Since OAREX is not a lender, we do not take credit risk in your business (we only take credit risk in your customers’ businesses). You could have a 450 FICO with zero credit history on your business and we’ll still fund you. And since we don’t care about your credit, we will not limit the amount of money made available to your business. The only limit is the “advance amount”, which is the % of money you can receive for each invoice. Currently, the max advance limit is 90% of your invoice value.

3. We do not require a personal guarantee, so if things go South we won’t take your personal assets.

Our competitor requires a personal guarantee, despite having claims against your business and business assets.

If things go South for you and your business, rest assured OAREX will not come after you personally*. Our competitor has a different philosophy about that.

4. If your customer doesn’t pay, you are not liable to make good with OAREX.

Our competitor offers recourse factoring products, so if your customers don’t pay, you are still liable.

As mentioned OAREX is a true factoring firm. If you’ve been shopping for an invoice or cash-flow financing solution, you’ve probably come across the terms “recourse” and “non-recourse”. We offer a non-recourse product. What does this mean? In the funding world, recourse means “the legal right to demand compensation or payment”. Non-recourse means “no legal right to demand compensation or payment“. So if your customer does not pay us, you are not liable to make good on the payment*

5. We are who we say we are.

Many “factoring” companies hold themselves out as factoring companies. This means that they claim to buy invoices. If a company buys an invoice from another company, they should be taking all collection risk (in theory). However many don’t (see point #4 above). The fact that some factoring companies — including our competitor — offer “recourse factoring” turns the true factoring product into a loan.

Think of it this way: if we claim to “buy” your invoices, then we should be stepping into your shoes in the way of risk, collection, etc. Right? That is what factors do. However, if we hold ourselves out as a factor, but we’re not willing to assume the risks that come with owning the invoices — because we can come after  you in the event of non-payment — then what are we offering? We are offering a line of credit against your basket of invoices, which is a loan. This is deceptive.

Many people sign up with factoring firms thinking they are receiving factoring, but they’re really becoming a borrower (oftentimes against their own knowing, for lack of legal knowledge). This is deceptive and calls into question the legal theory of “substance over form” — it doesn’t matter what you call it: if it looks like a duck, walks like a duck and talks like a duck, then it is a duck. It doesn’t matter if you call a loan factoring: if you are liable for non-payment, then you are a borrower, and all the ramifications of being a borrower follow.

So to my first and most important point of how we are different: we are who we say we are. OAREX is a factoring firm, and we’re not going to disguise a loan to customers by calling it factoring.

This article was written by Hanna Kassis, the Founder & CEO of OAREX Capital Markets. Hanna can be reached at hanna [at] oarex [dot] com.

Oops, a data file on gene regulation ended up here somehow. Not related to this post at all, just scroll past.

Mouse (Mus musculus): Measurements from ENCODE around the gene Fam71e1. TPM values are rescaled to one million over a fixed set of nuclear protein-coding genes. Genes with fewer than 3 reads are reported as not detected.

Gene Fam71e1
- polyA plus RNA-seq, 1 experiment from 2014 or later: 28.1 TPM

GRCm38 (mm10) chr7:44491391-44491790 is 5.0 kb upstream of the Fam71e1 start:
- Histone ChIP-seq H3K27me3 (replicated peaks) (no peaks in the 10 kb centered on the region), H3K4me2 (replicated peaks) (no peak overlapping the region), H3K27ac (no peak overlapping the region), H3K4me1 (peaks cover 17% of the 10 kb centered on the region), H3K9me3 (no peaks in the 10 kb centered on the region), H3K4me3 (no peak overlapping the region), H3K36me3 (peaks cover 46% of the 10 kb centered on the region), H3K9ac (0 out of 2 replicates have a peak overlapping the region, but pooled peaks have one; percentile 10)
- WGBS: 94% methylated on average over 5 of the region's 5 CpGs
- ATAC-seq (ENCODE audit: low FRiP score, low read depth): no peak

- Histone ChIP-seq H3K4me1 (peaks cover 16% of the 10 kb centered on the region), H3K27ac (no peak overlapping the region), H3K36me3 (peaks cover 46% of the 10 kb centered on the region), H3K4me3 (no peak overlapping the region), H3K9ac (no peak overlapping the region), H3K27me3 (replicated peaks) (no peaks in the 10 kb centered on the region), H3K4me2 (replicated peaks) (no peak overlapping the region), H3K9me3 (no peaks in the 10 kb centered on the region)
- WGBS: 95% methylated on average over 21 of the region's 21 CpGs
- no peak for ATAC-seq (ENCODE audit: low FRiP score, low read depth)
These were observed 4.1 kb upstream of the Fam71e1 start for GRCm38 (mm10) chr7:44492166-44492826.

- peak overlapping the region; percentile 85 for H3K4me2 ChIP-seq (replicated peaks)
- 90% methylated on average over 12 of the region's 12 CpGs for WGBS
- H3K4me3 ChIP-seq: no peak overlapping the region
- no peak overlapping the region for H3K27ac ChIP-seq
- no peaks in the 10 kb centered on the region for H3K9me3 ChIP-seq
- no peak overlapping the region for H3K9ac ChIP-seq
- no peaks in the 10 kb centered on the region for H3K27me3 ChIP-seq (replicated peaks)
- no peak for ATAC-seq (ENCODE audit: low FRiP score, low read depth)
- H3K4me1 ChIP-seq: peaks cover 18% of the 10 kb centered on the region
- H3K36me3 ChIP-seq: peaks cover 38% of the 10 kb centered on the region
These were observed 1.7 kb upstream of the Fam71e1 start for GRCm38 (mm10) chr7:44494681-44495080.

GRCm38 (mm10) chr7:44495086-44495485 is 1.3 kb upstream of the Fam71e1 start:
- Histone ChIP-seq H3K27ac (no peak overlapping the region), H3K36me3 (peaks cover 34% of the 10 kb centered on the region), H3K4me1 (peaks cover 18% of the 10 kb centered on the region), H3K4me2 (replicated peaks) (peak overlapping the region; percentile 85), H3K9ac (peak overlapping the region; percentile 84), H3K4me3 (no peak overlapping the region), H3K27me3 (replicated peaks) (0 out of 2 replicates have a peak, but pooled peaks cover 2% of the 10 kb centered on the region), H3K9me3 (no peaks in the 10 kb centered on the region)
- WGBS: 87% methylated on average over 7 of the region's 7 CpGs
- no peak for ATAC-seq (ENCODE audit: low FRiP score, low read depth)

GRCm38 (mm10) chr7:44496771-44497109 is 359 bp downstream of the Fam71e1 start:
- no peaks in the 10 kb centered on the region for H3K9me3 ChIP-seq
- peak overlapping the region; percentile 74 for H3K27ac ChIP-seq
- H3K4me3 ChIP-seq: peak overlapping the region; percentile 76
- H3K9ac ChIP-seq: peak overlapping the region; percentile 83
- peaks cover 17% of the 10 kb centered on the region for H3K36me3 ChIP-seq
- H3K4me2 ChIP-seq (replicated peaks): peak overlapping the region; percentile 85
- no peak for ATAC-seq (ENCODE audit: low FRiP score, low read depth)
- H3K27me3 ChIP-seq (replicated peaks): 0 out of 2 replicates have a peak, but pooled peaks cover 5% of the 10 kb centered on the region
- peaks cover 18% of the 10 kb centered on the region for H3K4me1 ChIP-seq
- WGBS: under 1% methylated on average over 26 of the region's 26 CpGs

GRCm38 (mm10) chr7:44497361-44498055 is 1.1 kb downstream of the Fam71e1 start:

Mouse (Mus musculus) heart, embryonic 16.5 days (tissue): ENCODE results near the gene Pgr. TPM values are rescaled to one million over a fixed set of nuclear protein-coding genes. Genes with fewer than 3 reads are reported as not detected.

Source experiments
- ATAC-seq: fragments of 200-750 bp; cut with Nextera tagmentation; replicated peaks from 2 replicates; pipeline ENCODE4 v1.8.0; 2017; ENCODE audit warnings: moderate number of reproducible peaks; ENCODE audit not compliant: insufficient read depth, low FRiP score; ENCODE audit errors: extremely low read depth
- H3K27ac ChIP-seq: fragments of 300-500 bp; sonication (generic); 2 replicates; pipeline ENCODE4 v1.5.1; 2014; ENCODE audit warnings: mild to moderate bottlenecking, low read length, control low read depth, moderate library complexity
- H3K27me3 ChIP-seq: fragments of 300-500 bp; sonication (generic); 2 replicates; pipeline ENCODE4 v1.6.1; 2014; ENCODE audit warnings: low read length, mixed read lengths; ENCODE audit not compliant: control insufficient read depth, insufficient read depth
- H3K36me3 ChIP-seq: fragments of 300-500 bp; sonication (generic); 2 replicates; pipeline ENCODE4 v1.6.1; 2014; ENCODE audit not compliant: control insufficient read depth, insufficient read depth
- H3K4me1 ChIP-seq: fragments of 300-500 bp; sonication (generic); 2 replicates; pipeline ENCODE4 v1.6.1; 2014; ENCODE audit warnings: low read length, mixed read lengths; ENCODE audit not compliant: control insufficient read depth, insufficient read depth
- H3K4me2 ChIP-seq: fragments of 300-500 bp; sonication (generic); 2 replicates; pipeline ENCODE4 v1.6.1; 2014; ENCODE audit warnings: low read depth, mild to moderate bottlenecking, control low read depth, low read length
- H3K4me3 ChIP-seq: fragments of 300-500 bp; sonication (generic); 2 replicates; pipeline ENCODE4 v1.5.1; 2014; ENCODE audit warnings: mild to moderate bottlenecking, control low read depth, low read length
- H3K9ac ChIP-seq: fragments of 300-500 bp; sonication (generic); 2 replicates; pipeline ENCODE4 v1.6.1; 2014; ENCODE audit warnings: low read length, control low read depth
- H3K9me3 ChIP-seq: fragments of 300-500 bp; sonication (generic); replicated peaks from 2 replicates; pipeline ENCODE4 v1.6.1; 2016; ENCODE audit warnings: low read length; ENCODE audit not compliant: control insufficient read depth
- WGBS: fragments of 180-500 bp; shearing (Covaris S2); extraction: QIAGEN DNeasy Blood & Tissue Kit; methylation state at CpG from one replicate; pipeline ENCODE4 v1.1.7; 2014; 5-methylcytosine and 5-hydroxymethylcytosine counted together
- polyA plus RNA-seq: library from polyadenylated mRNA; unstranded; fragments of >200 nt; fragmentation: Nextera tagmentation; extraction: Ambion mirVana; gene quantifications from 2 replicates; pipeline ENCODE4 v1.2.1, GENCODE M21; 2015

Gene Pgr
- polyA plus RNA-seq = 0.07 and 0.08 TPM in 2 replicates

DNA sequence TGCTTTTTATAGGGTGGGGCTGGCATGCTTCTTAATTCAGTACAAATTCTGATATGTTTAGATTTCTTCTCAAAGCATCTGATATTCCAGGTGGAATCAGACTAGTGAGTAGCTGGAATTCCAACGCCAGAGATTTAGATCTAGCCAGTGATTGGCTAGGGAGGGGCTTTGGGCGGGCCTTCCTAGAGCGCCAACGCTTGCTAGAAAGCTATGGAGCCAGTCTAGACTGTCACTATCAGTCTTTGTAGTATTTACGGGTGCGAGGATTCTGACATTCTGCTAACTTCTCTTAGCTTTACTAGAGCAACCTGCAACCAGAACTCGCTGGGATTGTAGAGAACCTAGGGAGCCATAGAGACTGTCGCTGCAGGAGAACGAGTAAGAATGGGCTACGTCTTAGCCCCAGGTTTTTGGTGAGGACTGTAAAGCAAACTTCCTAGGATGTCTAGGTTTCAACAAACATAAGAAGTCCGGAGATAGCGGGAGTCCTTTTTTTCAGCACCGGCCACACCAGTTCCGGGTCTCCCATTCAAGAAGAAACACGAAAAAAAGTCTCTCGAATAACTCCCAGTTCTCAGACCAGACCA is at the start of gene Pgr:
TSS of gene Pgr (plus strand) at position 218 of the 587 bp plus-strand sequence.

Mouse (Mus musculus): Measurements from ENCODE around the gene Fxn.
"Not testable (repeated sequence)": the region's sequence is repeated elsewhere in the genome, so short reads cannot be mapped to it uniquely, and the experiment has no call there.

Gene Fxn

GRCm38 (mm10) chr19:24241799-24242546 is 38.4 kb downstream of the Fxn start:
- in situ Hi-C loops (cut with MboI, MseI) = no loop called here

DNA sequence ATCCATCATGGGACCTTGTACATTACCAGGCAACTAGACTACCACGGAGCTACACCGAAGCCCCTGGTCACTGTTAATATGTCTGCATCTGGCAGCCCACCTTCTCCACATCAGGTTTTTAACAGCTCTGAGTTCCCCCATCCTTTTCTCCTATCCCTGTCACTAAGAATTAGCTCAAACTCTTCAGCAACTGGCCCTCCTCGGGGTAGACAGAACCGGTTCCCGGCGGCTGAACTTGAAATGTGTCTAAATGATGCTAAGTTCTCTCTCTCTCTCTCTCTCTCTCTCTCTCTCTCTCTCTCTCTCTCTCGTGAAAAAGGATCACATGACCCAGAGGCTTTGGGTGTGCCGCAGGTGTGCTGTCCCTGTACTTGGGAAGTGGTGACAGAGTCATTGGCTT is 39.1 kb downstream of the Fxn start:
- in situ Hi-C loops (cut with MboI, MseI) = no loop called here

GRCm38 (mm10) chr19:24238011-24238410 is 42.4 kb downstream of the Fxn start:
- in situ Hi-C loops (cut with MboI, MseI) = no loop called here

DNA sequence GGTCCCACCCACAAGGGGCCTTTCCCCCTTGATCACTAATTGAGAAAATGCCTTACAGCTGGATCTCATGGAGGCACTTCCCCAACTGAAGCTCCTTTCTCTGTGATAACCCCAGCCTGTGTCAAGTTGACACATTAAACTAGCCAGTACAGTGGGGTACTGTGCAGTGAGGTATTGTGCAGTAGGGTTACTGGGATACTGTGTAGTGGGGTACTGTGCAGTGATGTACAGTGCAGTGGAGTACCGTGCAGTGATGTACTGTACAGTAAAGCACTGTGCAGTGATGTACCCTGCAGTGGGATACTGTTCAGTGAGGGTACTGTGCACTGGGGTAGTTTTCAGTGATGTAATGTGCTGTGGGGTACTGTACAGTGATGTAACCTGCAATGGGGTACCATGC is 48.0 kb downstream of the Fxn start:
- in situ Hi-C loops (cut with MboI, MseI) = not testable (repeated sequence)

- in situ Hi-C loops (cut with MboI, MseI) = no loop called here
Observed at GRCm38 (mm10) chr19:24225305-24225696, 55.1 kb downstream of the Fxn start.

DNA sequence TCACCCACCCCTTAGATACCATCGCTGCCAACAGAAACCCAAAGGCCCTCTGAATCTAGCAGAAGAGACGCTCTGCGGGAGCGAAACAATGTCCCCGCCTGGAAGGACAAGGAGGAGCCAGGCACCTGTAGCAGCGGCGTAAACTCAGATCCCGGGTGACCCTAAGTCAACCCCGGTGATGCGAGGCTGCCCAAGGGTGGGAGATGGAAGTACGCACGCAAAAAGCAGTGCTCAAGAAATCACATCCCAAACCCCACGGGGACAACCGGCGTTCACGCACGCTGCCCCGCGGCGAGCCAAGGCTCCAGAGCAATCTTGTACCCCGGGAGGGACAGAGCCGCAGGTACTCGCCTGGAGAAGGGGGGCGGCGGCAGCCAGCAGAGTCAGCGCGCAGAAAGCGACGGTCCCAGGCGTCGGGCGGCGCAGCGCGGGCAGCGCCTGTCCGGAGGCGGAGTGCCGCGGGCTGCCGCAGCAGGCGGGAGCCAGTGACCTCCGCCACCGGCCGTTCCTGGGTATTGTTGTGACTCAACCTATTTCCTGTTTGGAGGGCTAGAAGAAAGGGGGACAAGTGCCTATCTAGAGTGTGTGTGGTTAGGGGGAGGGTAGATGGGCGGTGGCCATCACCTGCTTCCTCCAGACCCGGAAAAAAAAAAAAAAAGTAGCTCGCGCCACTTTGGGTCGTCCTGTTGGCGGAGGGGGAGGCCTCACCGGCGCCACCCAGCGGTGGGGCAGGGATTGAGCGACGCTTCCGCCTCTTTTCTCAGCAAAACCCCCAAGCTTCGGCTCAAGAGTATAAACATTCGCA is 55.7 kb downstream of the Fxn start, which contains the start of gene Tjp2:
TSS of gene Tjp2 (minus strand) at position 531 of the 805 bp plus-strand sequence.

*OAREX clients are always liable in the event of fraud.

OAREX’s Accelerated Weekly Payments: How It Works

The most important factor to success for a publisher or app is cash flow. Most have their cash cycle down to a science. The only factor to growth that many of them are missing is readily available capital. With access to capital, they know that for every dollar spent it returns a dollar + a margin (also known as return on ad spend or ROAS). Without access to capital, they know growth will be hindered or delayed. Who has time for that?

So in response to the market place, OAREX now offers up to 90% of ad revenue paid weekly. During a 60 day period (the average wait time to get paid), publishers can invest every $1 one time. However with our weekly payments, they can invest the same dollar 8 times. Naturally this will lead to exponential growth, provided the margins are there.

Here is how it works:

  1. Choose your weekly convention (7 day period), ending any day on Sunday through Thursday.
  2. Receive funds for the prior 7 days, on any business day, direct deposited into your bank account.
  3. Control how much funding you need – just let us know.
  4. After we get paid from the platform, we will deposit the remainder into your bank account, minus our fee.
  5. Our fees average $250 per $10,000 in ad revenue, per month.

Advancing ad revenue and accelerating the receipt of your revenues is almost necessary for a high potential publisher or app. Just imagine reinvesting $8 into your business for every $1 you have.

No dilution of equity, no personal guarantees, no brainer.

4 Questions To Ask To Find The Best Demand Partners

Managing cash flow in digital media can be tough. Normal payment terms vary from 30 days to 120 days, and all our internal data suggests pay terms are getting longer. Many ad networks pay with a high degree of certainty, but always a few days late. Often times it takes a simple email follow-up to an ad network’s accounts payable department to get your money. They do pay, but it’s just a pain to collect. We’ve also recently seen payment terms being extended (sometimes unilaterally), completely beyond a publishers control. If you’re seeking a new demand partner, you have to be weary of the following: